Infidel:

The Harrowing Tale of My Wikipedia Edit

by Clifton Smith

When surfing the Web recently for info on writer/infidel Ayaan Hirsi Ali, I notice that her Wikipedia entry contains many “citation needed” notices.

Good Samaritan that I try to be, I decide to try to improve the quality and reliability of this Wikipedia entry.

Better Samaritan that I try to be, I decide to share with [sic] readers how this process unfolds.

Awesome.

Here are the first visible, default contents of Wikipedia’s Ayaan Hirsi Ali entry:

Many, perhaps most, Wikipedia articles look like this when they are first accessed.

The body of the article appears after the introduction and the table of contents:


I have circled the “citation needed” notices.

It is in the opening paragraph of the entry’s body that I find the first “citation needed” notice:

The “citation needed” notice makes me stop and re-read the sentence it applies to: “Shortly after she was born, her father was imprisoned due to his opposition to Somalia’s Siad Barre government.”

In Infidel, Hirsi Ali writes about her father, Hirsi Magan Isse, and his imprisonment. However, as far as I can tell, she never explains the cause of his imprisonment. We might assume from information she does give that he was imprisoned due to his opposition to Barre*. However, I prefer to base my understanding on as few assumptions as possible, as often as possible.

So, I seek out other sources to find the cause of Magan Isse’s imprisonment. After a few hours of searching around the Web, I find two sources I think confirm the statement the original author of the sentence made. One source is The Economist:

The family’s troubles began in 1969, the year Ms Hirsi Ali was born. That was also the year that Mohammed Siad Barre, a Somali army commander, seized power in a military coup. Hirsi Magan was descended from the traditional rulers of the Darod, Somalia’s second biggest clan. Siad Barre, who hailed from a lesser Darod family, feared and resented Ms Hirsi Ali’s father’s family, she says. In 1972, Siad Barre had Hirsi Magan put in prison from which he escaped three years later and fled the country.

Another source is Alexander Linklater’s report in The Guardian. It contains the following:

“I remember going to school and singing, and then my mother saying, ‘When you go to school today, don’t sing, because the songs that you sing are praise-songs for the man who locked up your father.’ ”

She remembers Siad Barre’s soldiers coming to the door one day and the tiny figure of her grandmother, knife in hand, standing up to the men and being tossed to the ground like a doll, in startling contravention of traditions of respect for older women as the men ransacked hidden supplies of food smuggled in by her mother.

I feel confident that both sources are good for my purposes. So, I will add both as citations to the Wikipedia article.

According to the Wikipedia entry on citing sources, contributors should try to be as consistent as possible within the article. Where possible, contributors should use the same citation format as the document’s originator.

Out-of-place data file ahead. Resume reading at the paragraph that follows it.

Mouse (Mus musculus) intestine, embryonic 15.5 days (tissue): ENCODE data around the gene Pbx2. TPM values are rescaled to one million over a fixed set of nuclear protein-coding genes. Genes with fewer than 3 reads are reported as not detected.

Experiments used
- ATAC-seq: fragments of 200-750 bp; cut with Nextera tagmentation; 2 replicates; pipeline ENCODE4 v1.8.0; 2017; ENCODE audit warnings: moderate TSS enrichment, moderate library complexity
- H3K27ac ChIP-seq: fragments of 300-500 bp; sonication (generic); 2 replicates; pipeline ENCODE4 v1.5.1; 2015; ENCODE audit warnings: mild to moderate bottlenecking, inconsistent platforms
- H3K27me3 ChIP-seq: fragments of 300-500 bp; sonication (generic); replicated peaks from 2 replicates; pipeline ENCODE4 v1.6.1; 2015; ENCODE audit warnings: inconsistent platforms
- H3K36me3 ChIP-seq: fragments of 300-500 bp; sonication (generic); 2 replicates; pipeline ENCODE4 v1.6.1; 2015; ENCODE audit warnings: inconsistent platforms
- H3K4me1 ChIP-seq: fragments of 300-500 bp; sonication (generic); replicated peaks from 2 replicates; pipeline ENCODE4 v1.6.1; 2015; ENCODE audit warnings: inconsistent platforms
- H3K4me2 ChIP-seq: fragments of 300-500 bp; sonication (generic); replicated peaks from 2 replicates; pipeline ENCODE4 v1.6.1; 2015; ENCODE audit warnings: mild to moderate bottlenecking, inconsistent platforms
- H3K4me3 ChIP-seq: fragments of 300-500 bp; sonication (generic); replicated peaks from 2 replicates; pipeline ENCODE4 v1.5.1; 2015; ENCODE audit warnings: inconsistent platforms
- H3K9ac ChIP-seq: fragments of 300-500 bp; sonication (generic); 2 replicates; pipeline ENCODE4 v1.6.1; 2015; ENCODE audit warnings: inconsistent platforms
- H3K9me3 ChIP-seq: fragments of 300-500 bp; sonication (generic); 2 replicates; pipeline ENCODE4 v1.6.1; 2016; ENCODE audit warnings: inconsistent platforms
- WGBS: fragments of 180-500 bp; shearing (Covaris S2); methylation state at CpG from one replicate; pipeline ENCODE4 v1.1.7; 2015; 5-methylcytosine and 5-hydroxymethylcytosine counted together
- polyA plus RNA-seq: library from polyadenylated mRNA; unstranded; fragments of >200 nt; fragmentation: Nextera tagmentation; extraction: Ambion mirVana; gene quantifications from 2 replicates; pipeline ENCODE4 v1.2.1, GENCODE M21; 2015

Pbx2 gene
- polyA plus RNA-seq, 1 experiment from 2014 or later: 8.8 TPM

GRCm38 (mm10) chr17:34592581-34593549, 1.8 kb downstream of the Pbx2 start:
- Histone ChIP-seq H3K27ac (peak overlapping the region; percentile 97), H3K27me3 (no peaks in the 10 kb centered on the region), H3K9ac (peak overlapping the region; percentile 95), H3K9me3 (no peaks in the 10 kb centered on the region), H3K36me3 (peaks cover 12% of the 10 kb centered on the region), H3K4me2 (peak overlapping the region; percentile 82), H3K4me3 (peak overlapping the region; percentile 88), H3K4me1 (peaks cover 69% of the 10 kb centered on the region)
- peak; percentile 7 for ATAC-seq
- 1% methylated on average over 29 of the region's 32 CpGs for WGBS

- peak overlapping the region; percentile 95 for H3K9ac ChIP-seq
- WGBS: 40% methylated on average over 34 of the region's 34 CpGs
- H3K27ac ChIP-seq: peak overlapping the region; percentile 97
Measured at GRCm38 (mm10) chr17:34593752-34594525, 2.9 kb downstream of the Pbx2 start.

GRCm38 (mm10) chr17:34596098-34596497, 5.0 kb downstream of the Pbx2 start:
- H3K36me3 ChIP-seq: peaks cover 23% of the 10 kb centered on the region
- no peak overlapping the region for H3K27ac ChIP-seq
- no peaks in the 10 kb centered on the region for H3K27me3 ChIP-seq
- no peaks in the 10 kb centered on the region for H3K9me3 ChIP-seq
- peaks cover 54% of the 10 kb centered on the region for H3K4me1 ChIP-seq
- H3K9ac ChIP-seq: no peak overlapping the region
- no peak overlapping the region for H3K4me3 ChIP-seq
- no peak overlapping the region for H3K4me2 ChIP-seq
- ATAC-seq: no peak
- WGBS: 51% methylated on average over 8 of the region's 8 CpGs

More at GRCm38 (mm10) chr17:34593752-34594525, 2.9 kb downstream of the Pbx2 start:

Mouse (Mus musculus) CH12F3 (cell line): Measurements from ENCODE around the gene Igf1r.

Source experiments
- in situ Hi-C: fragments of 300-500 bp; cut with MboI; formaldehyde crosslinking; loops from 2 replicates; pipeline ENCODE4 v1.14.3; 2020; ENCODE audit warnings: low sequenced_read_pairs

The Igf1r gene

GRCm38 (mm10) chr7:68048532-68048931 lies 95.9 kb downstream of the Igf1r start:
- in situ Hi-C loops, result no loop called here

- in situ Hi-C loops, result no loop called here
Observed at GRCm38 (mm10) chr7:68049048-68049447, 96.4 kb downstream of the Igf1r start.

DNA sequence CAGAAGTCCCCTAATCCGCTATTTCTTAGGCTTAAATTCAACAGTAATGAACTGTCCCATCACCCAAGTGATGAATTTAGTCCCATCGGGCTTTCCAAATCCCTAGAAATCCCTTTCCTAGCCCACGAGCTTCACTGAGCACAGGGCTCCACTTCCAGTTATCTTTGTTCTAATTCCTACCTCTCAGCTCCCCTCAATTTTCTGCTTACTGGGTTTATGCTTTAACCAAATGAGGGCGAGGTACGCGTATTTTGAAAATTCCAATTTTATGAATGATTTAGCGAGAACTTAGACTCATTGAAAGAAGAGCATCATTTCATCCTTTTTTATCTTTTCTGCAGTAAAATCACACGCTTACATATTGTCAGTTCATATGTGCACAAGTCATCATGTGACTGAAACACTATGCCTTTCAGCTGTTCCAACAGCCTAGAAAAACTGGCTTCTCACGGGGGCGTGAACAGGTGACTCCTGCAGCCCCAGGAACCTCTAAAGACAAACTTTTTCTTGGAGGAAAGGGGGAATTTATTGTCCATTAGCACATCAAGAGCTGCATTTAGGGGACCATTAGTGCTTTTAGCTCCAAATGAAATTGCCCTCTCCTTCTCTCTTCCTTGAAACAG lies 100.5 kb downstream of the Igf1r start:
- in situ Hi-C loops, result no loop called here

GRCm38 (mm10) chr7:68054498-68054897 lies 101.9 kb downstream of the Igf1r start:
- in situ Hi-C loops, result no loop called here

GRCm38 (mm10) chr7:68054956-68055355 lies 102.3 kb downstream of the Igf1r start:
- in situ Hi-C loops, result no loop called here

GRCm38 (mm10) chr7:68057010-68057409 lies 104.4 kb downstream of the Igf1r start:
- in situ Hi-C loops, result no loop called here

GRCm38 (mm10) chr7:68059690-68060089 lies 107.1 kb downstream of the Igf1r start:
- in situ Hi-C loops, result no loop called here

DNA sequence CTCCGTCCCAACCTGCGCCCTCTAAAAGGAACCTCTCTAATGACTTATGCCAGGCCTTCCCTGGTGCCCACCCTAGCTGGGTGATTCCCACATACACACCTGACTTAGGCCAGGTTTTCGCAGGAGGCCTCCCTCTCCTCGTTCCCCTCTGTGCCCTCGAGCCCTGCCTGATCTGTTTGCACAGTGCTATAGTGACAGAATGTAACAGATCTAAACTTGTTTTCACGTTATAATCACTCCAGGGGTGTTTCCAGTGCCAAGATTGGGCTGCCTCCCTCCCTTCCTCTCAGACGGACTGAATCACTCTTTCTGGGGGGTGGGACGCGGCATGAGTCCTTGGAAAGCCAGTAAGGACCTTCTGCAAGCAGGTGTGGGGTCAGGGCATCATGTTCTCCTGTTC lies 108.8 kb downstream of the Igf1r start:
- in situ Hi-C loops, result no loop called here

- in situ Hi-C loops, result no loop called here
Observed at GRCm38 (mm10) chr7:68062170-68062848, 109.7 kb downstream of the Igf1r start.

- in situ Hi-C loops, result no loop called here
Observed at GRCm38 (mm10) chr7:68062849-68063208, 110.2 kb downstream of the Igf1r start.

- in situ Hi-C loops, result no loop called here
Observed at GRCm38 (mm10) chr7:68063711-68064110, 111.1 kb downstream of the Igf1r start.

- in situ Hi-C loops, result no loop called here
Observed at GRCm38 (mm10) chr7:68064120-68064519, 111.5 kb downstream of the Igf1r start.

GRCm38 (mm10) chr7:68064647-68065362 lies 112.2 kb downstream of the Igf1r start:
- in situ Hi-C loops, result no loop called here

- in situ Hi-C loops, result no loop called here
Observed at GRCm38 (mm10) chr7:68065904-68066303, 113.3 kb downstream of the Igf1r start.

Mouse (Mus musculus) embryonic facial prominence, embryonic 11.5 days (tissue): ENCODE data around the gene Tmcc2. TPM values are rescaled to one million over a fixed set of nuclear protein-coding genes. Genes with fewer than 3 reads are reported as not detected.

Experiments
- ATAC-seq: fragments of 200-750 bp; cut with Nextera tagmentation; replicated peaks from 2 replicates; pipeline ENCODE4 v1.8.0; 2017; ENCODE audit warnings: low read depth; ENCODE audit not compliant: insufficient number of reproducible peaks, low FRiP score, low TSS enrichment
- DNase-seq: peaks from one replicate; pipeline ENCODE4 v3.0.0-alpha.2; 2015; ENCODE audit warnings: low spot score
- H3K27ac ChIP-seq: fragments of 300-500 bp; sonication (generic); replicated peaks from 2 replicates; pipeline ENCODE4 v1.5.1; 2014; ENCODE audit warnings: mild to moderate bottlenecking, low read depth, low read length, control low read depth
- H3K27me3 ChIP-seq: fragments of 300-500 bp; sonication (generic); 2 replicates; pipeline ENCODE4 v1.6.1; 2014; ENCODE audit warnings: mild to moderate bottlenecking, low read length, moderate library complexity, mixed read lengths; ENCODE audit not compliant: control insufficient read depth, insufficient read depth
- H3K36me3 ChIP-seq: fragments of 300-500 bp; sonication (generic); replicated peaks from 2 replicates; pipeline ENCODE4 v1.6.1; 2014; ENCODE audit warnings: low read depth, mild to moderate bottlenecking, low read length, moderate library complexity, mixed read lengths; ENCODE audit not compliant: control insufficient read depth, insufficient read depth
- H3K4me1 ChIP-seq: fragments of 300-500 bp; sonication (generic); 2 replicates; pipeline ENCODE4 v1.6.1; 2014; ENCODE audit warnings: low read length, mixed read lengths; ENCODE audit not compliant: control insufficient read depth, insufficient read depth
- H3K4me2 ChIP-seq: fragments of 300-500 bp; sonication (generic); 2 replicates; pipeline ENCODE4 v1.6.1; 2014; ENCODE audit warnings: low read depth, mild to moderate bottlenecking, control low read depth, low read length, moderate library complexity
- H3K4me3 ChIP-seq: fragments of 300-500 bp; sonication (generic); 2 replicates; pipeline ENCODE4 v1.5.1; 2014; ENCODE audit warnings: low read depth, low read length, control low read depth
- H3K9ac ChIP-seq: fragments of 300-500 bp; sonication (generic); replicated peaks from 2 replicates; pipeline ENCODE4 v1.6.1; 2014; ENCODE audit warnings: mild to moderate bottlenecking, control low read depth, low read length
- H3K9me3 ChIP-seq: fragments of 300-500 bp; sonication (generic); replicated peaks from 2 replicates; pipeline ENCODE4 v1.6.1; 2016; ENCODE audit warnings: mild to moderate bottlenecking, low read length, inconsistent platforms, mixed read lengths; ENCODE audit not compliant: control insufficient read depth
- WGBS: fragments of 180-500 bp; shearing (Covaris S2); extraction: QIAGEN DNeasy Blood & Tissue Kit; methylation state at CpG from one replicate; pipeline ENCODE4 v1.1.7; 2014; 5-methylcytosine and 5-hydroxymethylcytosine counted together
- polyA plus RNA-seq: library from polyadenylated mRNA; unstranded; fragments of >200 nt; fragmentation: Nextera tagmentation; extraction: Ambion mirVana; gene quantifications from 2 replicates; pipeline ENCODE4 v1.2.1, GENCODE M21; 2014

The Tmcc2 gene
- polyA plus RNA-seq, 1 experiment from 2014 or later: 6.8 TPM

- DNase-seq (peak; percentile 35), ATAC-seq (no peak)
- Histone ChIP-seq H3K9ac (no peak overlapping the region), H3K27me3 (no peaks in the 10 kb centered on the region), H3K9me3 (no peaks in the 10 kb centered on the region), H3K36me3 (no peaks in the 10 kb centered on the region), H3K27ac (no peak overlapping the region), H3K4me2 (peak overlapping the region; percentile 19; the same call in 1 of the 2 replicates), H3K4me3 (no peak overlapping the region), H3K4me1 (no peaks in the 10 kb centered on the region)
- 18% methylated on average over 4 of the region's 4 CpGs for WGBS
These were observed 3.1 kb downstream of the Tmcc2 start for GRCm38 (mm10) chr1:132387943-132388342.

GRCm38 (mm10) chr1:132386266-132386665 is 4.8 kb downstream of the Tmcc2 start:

I notice that both of the sources I’ve gathered are already being used in the article. I click the “edit this page” tab at the top of the article page.*

This allows me to view the source code of the page:

I search for and find the citation for The Guardian article:

I see that I can copy this code almost exactly for my own citation. I only need to change the “retrieved” date. So, I copy the reference entry.

I am ready to paste the code back into the document in the appropriate place.

The code that makes “[citation needed]” appear is as follows:

{{fact | date = March 2008}}*

I remove this code and replace it as follows:

I then click “Show Preview.” This allows me to look at my changes without actually applying them. I can see the citation looks as it should. The reference section at the bottom of the page also looks as it should. I apply my change.

I then add the citation for The Economist newspaper. I don’t have the publication information handy because I viewed the copy at a public library and neglected to write it down. So, I list the article title and the publication date range listed on the cover. I then add the quote that supports the statement I’m adding the citation for.

I later return to the library and record pertinent descriptive information (for example, the volume and page number) from a physical copy of The Economist. I then update my citation to show this extra information.

I scrutinize my work once more and deeply approve of myself and what I’ve done. I scoot back from my desk and go to the fridge where I withdraw a Leinenkugel. I unscrew the lid as I walk back to my desk. I sit back and bask in my glorious wonderfulness.

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5 Comments »

Comment by Sci-Fi Bri
2008-06-25 08:01:37

Nice.

Could you check in on how LL Cool J is doing? I hear he still thinks that fatties have led to more research on bacon.

Comment by Clifton - Editor
2008-06-25 19:02:00

Nice try, Sci-Fi Bri!*

However, LL’s Wikipedia entry shows no such vandalism.

Wikipedia: 1
Bacon researchers: 0

 
 
Comment by Arius
2008-06-26 08:35:21

Also, please save the Lightsaber Combat page from deletion.

Comment by Clifton - Editor
2008-06-27 06:25:28

I only read a bit of the info in the lightsaber entry and a bit of the article where Wikipedia users present arguments for and against deletion.

Personally, I find the information presented to be pretty interesting. I might like to see it combed over a bit for style consistency. I might also like to see a better “References” section.

On the other hand, it seems possible to me that the Wookiepedia entry covering the same topic might already be a better alternative.

I suppose I will leave it to those with a greater devotion to the Star Wars franchise.

 
 
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